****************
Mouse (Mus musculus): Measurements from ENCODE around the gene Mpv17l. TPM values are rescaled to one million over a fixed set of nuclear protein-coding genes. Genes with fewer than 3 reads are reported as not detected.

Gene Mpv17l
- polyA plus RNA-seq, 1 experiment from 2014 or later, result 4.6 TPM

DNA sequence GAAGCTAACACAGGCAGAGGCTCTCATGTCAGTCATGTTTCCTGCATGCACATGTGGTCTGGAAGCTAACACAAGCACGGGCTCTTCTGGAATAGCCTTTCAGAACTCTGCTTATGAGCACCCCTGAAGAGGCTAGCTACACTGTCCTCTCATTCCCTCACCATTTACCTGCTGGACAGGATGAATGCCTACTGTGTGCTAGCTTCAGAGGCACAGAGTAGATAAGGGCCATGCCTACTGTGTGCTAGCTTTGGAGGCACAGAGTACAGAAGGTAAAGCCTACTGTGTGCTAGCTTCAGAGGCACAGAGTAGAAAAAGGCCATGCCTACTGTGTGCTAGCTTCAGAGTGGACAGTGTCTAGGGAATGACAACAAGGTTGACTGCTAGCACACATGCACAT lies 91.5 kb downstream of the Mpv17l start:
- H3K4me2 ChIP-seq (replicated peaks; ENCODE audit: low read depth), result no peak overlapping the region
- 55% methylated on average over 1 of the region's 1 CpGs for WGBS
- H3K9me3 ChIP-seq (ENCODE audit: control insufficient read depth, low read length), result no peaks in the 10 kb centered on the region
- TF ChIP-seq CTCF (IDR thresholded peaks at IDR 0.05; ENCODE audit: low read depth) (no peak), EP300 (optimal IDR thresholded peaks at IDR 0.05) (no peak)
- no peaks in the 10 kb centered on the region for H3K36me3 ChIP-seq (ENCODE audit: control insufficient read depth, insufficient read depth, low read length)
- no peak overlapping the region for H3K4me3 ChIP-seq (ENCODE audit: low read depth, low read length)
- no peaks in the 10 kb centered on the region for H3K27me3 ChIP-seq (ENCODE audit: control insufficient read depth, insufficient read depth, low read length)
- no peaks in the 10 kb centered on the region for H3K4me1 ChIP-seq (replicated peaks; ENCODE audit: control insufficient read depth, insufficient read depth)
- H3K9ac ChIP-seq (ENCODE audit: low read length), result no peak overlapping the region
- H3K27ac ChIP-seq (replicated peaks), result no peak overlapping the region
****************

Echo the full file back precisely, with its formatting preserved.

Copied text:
Mouse (Mus musculus): Measurements from ENCODE around the gene Mpv17l. TPM values are rescaled to one million over a fixed set of nuclear protein-coding genes. Genes with fewer than 3 reads are reported as not detected.

Gene Mpv17l
- polyA plus RNA-seq, 1 experiment from 2014 or later, result 4.6 TPM

DNA sequence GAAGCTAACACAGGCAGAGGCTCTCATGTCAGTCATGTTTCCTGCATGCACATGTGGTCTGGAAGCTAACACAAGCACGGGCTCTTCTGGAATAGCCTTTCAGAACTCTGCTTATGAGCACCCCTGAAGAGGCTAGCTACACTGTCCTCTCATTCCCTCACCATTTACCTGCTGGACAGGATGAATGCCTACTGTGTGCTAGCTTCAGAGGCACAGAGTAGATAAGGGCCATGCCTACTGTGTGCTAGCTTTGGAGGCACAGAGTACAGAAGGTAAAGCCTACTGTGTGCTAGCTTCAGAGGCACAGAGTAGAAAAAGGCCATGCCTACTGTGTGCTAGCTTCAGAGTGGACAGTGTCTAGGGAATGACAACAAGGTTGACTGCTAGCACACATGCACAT lies 91.5 kb downstream of the Mpv17l start:
- H3K4me2 ChIP-seq (replicated peaks; ENCODE audit: low read depth), result no peak overlapping the region
- 55% methylated on average over 1 of the region's 1 CpGs for WGBS
- H3K9me3 ChIP-seq (ENCODE audit: control insufficient read depth, low read length), result no peaks in the 10 kb centered on the region
- TF ChIP-seq CTCF (IDR thresholded peaks at IDR 0.05; ENCODE audit: low read depth) (no peak), EP300 (optimal IDR thresholded peaks at IDR 0.05) (no peak)
- no peaks in the 10 kb centered on the region for H3K36me3 ChIP-seq (ENCODE audit: control insufficient read depth, insufficient read depth, low read length)
- no peak overlapping the region for H3K4me3 ChIP-seq (ENCODE audit: low read depth, low read length)
- no peaks in the 10 kb centered on the region for H3K27me3 ChIP-seq (ENCODE audit: control insufficient read depth, insufficient read depth, low read length)
- no peaks in the 10 kb centered on the region for H3K4me1 ChIP-seq (replicated peaks; ENCODE audit: control insufficient read depth, insufficient read depth)
- H3K9ac ChIP-seq (ENCODE audit: low read length), result no peak overlapping the region
- H3K27ac ChIP-seq (replicated peaks), result no peak overlapping the region